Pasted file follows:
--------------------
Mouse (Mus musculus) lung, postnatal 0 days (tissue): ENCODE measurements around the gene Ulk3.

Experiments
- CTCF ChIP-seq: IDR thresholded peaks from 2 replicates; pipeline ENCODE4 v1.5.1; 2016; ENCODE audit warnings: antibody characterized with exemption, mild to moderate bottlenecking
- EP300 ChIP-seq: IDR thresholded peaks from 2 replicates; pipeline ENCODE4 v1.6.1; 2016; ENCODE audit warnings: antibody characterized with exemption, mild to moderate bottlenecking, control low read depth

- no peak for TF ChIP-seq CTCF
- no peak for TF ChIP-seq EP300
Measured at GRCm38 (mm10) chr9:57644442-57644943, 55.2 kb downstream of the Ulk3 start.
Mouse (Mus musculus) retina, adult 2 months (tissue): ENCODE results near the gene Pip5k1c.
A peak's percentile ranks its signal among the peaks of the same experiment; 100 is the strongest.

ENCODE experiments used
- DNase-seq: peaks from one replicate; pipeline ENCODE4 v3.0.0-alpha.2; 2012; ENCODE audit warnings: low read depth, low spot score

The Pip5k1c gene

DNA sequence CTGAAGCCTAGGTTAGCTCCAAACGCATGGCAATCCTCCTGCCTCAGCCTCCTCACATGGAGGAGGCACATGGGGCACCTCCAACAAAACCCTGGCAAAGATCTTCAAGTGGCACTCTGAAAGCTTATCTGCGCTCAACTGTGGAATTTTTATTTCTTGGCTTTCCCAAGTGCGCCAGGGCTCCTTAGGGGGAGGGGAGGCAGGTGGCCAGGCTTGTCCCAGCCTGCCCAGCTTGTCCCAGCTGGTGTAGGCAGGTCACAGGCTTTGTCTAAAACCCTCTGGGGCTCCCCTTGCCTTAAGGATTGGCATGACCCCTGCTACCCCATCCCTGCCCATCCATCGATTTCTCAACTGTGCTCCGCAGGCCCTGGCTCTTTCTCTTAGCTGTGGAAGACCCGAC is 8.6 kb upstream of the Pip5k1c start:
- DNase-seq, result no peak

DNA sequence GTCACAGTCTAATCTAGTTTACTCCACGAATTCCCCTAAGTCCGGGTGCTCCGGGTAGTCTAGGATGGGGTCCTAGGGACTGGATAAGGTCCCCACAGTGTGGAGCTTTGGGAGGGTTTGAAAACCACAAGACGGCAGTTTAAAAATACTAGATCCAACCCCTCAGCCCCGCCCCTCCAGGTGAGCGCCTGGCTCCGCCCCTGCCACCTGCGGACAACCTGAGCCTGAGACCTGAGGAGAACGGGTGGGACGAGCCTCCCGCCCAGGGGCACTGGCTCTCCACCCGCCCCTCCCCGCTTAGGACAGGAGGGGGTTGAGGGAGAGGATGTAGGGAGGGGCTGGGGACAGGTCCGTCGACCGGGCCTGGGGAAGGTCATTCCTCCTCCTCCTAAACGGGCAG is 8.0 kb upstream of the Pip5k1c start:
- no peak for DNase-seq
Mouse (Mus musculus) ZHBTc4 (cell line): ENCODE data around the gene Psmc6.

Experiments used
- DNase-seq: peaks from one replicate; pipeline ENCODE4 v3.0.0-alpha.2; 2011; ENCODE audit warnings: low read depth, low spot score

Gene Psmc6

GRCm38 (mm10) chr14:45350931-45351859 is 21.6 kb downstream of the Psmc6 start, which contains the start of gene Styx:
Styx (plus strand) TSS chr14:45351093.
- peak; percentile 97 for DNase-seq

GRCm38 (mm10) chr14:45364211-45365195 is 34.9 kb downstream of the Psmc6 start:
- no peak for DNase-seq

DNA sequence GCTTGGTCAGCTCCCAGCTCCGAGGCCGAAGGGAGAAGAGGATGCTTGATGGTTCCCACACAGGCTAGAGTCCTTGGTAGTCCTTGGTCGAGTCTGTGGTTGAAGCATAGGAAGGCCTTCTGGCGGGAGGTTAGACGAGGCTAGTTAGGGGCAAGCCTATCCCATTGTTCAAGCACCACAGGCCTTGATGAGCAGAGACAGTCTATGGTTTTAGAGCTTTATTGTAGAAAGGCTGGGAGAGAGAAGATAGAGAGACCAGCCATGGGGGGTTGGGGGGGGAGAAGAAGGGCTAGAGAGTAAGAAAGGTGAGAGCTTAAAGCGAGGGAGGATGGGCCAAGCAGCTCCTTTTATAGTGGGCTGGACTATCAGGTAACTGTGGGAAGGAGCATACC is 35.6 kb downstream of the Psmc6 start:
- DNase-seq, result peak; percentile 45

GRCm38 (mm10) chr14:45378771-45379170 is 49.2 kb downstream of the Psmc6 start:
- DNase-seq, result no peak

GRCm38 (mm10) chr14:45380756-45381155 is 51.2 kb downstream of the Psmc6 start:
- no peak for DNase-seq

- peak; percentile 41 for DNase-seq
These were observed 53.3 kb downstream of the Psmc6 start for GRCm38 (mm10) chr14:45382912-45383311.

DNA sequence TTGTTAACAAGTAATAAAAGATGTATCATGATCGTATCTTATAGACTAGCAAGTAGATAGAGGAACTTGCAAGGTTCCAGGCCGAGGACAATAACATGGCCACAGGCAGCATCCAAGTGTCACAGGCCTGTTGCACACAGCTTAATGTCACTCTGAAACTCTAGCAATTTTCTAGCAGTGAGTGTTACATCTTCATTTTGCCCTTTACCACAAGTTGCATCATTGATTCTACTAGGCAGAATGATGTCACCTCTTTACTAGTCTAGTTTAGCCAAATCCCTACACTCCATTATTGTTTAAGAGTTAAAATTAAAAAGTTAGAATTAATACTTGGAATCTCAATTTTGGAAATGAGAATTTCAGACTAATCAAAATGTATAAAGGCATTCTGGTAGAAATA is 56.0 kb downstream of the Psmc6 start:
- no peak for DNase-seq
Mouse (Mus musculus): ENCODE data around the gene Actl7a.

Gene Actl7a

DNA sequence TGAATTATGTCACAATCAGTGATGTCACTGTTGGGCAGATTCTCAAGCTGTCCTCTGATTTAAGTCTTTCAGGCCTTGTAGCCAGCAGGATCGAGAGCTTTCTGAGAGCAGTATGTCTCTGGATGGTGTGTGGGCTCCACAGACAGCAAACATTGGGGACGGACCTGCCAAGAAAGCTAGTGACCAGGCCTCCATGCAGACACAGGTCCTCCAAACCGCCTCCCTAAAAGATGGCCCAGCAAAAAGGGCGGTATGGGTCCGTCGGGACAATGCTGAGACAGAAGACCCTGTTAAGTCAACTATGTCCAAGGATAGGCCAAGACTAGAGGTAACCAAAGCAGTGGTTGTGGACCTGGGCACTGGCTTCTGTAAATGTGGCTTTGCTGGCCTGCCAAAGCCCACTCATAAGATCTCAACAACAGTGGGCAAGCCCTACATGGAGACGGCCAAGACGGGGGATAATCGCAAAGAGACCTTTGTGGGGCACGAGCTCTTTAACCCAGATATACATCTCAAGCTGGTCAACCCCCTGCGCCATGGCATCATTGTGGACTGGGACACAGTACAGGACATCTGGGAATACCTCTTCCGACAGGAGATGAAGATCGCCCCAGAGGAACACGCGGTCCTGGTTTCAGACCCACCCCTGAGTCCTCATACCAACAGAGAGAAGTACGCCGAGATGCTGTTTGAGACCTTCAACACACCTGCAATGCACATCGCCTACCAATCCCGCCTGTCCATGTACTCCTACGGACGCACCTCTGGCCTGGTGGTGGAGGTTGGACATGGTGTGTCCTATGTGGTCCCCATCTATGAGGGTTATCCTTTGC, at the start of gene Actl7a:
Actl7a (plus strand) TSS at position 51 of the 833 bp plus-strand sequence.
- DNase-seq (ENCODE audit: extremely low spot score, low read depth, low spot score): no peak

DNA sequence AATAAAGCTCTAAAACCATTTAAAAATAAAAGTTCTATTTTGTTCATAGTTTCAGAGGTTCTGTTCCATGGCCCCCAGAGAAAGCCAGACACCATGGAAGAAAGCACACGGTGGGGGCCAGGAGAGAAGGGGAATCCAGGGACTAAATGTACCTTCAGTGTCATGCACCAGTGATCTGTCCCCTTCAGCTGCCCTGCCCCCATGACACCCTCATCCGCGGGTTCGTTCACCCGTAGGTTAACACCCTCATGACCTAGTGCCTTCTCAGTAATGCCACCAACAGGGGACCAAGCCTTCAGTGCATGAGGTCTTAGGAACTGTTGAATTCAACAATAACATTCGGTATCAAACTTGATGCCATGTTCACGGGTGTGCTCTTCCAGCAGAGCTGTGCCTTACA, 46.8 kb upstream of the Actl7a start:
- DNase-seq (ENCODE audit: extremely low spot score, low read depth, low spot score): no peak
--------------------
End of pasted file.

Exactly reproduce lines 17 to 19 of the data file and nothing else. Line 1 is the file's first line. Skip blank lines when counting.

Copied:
Mouse (Mus musculus) ZHBTc4 (cell line): ENCODE data around the gene Psmc6.

Experiments used
- DNase-seq: peaks from one replicate; pipeline ENCODE4 v3.0.0-alpha.2; 2011; ENCODE audit warnings: low read depth, low spot score